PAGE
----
You can try grilling or baking a lot of his favorite fried foods, healthier prep is better than frying and he might not feel deprived.
just keep trying and remember that you are the adult, and the parent. Do not make the mistake of allowing your child to make the decisions for you - he does not know enough to make those decisions.
I have a 2 1/2 yr old little girl and we are going through the same issues. She has her set stuff she will eat and that is it. She WILL NOT try anything new. Except for a dessert! I dont think she is maniulating me or whatever some of the other posters said. If we cant get them to try something new then we are not going to force feed them! I really think it has to do with their age. I give her what I know she will eat so she has something her in tummy! She is growing and healthy and when she is ready to try new things I am sure she will. Good luck to you. I know how frustrating it is.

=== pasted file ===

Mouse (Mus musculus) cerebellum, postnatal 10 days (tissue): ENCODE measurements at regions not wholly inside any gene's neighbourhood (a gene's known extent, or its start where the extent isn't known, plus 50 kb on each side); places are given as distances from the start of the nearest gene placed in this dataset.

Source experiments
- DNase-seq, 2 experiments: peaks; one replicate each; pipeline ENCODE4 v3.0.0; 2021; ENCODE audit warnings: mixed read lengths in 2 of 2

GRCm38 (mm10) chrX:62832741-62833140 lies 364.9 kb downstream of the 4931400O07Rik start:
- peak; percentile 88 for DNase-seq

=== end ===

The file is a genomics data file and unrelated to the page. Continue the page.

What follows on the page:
It sounds like you need to pull a few tricks to get your toddler on the right track. Keep trying the good foods and stay away from fast food places. Their foods are filled with sodium and saturated fats. If your child is all about the container, use it to your advantage! If it were me, I'd use one of the kid's meal boxes and swap out a healthy alternative for the fries. Wrap the healthy food in a fancy wrapper and call it a Christmas special for kids.